Jim Lykos jimlykos@optusnet.com.au
Thu, 17 Nov 2005 21:45:50 PST
Hi Jim,

Most of the wiki images are likely to be technically  xAmarygia (Amaryllis x Brunsvigia) hybrids but they have been undoubtedly backcrossed many times  with siblings leading to offspring which may not be very different form some Amaryllis selections. Some of them would also have arisen from crosses of XAmarygia  with Amaryllis belladonna selections and hence exhibit and retain varying levels of latent Brunsvigia characteristics.  Les Hannibal came very close to sorting out the origins and status of these hybrids in his investigations and writings and he also use to cross the xAmarygia's with his better coloured belladonna selections.

Some xAmarygia I have seen appear to have very few genes retained from the original Brunsvigia parent except for what appears to be an improved metabolic system - as they retain hybrid vigour  without many  visible signs of being an intergeneric hybrid.
I have however located a few hybrid swarms from original F1 hybrids and these do show many more Brunsvigia characteristics and are nearly infertile - but surprisingly  with persistence some offspring can be grown which are exceptionally fertile - and this is a characteristic that is usually found in most xAmarygia's like those shown in the wiki- it may be that the fertility boost results from the shedding of some Brunsvigia genes.
Arthington Worsley wrote an article for the RHS London around 1930 in which he identified the 27 plant and flower characteristics that differed betwen Amaryllis and Brunsvigia's and the extent to which they were expressed in the hybrids.  He had created the crosses both ways and evaluted the results over three decades.  

The xAmarygia (Brunsvigia x Amaryllis) is an entirely different hybrid to the reverse cross - much slower to grow to flowering and requiring a very dry and hot summer climate to flower them reliably.  It also has  a very different flower resembling a much larger Brunsvigia bloom - with solid vibrant lilacs and red coloured flowers - of a cast and hue which we dont see in the Amaryllis x Brunsvigia hybrids.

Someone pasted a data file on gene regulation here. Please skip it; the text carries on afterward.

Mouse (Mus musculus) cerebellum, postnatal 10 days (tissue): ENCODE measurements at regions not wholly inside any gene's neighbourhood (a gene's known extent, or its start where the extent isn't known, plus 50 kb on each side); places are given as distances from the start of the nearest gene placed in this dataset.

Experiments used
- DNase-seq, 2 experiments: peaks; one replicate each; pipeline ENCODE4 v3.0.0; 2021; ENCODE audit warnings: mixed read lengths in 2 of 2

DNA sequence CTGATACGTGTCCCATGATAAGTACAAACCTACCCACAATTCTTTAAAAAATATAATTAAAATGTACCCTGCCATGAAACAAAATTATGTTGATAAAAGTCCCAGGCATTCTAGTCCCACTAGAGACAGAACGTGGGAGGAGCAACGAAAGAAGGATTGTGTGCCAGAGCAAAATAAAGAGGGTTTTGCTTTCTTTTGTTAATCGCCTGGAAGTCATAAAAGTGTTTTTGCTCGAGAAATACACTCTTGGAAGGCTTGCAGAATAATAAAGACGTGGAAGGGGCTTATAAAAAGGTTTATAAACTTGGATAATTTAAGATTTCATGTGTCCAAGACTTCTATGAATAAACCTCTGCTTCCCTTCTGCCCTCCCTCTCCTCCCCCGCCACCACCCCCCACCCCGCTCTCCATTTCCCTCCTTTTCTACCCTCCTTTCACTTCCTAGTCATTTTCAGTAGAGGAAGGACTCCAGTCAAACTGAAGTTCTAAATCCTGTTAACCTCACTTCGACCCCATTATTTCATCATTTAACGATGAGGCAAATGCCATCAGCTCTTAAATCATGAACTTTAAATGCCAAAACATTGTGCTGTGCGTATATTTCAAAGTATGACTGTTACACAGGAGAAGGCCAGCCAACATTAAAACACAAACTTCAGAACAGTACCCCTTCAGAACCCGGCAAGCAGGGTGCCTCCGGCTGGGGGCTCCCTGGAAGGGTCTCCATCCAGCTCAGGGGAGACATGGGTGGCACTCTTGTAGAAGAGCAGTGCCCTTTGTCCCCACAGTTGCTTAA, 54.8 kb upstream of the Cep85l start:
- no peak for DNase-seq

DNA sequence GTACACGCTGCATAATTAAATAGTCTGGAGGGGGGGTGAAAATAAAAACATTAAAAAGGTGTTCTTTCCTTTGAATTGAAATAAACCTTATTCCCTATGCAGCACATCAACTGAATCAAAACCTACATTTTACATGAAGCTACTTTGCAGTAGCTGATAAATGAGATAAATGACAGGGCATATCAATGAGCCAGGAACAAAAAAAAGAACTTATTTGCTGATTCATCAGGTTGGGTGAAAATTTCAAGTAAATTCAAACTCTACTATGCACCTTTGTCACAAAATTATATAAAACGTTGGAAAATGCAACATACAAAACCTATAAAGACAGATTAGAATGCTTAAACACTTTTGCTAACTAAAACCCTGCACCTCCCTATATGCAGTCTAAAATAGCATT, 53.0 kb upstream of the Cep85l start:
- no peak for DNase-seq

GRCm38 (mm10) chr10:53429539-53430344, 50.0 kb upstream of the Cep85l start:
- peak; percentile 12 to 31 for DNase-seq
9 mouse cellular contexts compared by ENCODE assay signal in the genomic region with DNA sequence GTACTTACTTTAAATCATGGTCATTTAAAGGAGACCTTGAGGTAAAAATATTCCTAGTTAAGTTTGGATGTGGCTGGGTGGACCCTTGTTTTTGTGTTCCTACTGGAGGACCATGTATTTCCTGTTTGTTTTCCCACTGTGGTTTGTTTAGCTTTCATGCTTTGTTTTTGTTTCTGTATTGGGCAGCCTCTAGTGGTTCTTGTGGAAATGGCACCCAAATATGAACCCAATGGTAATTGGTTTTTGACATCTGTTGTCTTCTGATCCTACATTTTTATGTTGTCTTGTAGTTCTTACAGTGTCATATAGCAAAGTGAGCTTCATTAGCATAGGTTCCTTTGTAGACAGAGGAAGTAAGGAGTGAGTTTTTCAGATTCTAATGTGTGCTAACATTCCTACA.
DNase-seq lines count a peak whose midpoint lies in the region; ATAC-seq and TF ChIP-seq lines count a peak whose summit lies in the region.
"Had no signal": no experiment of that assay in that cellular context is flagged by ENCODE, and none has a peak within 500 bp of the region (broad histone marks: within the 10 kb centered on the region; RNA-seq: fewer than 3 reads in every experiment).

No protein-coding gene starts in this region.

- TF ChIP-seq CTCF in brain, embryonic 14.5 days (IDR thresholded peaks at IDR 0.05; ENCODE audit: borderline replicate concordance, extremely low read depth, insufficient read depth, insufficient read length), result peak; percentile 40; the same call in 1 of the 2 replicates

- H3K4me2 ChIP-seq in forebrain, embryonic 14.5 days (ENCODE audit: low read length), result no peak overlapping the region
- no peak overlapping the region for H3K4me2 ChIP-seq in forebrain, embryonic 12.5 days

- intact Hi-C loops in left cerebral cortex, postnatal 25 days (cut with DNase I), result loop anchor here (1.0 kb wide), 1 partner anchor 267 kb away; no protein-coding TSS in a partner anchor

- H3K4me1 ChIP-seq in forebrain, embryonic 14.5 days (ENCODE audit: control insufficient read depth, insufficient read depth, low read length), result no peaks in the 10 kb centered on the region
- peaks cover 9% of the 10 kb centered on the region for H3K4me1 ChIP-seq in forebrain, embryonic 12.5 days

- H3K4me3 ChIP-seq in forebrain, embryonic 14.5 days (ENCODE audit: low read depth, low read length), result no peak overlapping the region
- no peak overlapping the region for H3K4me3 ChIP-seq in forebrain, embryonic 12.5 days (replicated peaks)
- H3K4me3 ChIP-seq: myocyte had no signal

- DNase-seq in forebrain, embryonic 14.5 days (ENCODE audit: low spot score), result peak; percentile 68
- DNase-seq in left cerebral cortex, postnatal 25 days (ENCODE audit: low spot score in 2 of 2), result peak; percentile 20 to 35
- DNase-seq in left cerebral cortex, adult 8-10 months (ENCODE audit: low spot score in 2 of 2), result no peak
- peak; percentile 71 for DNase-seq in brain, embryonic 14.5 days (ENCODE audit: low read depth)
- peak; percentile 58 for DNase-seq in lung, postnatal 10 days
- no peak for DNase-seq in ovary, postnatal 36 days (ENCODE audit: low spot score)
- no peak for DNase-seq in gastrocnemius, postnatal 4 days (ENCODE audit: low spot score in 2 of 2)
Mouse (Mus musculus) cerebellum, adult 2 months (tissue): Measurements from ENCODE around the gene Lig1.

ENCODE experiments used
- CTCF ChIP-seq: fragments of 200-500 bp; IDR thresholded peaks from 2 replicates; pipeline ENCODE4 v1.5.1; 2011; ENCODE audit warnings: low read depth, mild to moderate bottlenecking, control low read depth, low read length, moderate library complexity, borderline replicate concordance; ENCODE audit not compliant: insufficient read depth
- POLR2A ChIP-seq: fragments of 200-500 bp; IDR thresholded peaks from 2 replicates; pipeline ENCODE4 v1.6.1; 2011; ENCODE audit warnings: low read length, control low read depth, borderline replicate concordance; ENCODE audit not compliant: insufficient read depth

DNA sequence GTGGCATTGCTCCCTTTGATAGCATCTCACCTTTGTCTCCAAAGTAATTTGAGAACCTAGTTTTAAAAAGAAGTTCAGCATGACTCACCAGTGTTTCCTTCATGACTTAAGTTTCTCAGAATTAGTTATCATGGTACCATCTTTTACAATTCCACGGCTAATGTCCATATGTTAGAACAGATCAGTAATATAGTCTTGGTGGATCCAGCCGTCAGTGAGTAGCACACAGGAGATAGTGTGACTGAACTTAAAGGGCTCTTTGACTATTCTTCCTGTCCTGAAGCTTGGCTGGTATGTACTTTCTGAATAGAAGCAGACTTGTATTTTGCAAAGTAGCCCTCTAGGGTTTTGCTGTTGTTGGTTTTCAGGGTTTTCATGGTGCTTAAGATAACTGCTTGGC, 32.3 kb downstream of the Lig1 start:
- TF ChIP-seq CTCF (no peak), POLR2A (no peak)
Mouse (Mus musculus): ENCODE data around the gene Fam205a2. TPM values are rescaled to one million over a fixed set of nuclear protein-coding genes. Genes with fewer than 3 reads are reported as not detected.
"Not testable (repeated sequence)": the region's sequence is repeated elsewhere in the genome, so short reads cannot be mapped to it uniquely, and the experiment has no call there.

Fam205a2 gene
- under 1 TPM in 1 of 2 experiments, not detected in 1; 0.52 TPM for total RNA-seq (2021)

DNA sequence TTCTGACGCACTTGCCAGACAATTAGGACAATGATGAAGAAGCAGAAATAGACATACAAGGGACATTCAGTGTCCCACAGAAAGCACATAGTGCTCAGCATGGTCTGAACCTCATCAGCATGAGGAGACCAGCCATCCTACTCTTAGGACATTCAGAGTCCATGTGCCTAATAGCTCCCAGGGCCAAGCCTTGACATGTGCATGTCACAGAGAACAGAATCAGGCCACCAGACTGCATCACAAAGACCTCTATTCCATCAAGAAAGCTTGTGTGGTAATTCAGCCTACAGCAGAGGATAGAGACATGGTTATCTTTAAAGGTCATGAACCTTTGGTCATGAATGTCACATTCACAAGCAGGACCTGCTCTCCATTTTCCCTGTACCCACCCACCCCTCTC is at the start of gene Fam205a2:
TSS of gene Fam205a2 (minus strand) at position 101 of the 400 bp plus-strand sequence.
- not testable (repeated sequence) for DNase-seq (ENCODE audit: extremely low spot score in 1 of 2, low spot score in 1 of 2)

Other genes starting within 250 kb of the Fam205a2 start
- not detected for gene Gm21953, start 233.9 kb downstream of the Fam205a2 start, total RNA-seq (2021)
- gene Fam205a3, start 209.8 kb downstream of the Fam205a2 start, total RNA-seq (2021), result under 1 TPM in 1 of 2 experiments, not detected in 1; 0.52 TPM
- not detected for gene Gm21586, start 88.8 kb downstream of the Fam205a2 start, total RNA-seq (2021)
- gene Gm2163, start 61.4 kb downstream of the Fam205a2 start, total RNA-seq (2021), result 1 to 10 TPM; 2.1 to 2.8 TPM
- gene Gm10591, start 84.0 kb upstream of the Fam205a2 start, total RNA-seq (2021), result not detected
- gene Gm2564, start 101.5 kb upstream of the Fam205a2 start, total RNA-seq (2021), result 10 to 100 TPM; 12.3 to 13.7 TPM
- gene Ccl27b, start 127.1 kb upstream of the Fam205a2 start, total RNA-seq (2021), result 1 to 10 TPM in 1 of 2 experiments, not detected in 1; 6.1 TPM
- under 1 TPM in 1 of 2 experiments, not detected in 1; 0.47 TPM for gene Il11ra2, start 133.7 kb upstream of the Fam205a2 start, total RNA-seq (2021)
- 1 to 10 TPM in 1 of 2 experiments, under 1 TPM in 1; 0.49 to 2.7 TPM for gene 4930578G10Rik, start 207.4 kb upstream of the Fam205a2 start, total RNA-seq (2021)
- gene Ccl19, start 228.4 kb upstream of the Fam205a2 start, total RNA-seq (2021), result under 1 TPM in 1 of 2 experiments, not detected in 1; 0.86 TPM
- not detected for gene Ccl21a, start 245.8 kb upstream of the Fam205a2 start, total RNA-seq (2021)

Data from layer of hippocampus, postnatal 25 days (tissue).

We were fortunate in Australia in having a number of wealthy gentleman botanists/gardeners who in the more favourable economic times in our  colonial period in Sydney (1830's to 1860's) imported extensive collections of Cape Bulbs and grew them in their private botanical  gardens and eventually learnt to hybridised them - creating the first  hybrids between Amaryllis and Brunsvigia josephinea, grandiflora and  littoralis.  
John Carne Bidwill was the first to both hybridise and flower xAmarygia (Amaryllis x Brunsvigia) in 1847,  making  similar hybrids in three different gardens in the Sydney region. A number of nurserymen later followed his example and created further crosses as well as backcrossing the progeny. These were sold by mail order in the nursery trade all over Australia for a few decades as Brunsvigia multiflora or Brunsvigia hybrids or Amaryllis hybrids.  Hence many of the original F2, F3 and older forms of these hybrids were widely distributed and  turn up as we search for them in the countryside in old town gardens.
I have recently learnt that John Carne Bidwill's  botanical library was held by the Macarthur family, and recently gifted to our National Library. Where it was found that Bidwills copy of Herberts 'Amaryllidaceae'  had been rebound and an additional section added - Bidwill's own extensive notes on the Amaryllidaceae hybridising  experiments he made during the 1840's. I am hoping to shortly get a transcription.

Incidentially, the frist xAmarygia hybrid was sold in the 1857 Catalogue of Plants at Camden Park Nursery, and was called
"Amaryllis Ameliae (hybrid)" - hence this name preceeds that of Amaryllis (xAmarygia) Parkerii for this intergeneric hybrid. 
Bulbs  of B. josephinea x Amaryllis blanda were also in the catalogue - with the first recorded flowering of these in 1861.

Jim Lykos
Blue Mountains 


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